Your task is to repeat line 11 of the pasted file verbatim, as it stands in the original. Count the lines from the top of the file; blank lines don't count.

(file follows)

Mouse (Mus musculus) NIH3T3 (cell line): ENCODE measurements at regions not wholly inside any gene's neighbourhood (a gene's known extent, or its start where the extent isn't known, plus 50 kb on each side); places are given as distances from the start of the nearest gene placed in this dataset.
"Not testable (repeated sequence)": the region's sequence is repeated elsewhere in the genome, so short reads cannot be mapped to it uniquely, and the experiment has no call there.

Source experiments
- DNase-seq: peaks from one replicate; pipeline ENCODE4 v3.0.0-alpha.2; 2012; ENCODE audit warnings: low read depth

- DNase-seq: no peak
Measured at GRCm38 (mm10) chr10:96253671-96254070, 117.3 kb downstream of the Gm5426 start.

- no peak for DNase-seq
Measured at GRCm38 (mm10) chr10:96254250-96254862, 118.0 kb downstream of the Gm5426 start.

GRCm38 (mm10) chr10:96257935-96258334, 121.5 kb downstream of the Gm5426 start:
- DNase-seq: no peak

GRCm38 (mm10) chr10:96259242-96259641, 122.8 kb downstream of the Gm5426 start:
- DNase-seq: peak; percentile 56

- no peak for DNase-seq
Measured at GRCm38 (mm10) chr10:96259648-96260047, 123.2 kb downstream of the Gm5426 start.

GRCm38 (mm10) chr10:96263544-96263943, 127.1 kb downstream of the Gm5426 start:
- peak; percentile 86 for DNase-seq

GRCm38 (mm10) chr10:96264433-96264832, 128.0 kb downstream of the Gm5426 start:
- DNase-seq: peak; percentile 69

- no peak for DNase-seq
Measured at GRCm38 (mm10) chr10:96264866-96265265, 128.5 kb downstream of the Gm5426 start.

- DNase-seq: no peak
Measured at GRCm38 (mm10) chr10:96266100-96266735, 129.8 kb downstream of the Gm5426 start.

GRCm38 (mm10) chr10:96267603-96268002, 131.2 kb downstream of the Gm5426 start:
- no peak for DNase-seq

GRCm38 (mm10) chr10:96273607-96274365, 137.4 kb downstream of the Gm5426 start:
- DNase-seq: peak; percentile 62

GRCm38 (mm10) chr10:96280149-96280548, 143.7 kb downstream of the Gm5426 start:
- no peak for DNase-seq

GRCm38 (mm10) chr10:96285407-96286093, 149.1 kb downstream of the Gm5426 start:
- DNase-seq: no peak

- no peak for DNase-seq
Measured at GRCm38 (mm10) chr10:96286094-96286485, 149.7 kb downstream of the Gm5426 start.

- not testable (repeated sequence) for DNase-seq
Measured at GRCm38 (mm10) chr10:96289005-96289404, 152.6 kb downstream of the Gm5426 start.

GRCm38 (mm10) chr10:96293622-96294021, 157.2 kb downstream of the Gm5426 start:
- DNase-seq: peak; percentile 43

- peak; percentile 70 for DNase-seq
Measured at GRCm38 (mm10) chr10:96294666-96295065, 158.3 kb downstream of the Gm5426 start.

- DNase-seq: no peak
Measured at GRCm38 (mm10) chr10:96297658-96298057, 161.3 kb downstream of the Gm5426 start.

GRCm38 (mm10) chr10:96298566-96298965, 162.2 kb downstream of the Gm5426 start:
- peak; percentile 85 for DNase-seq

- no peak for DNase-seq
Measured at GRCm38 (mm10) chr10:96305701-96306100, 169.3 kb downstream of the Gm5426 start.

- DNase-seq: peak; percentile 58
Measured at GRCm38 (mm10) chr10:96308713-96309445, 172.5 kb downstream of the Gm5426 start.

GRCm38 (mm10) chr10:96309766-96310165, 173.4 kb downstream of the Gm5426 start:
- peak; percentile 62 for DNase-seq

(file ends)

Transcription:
GRCm38 (mm10) chr10:96259242-96259641, 122.8 kb downstream of the Gm5426 start: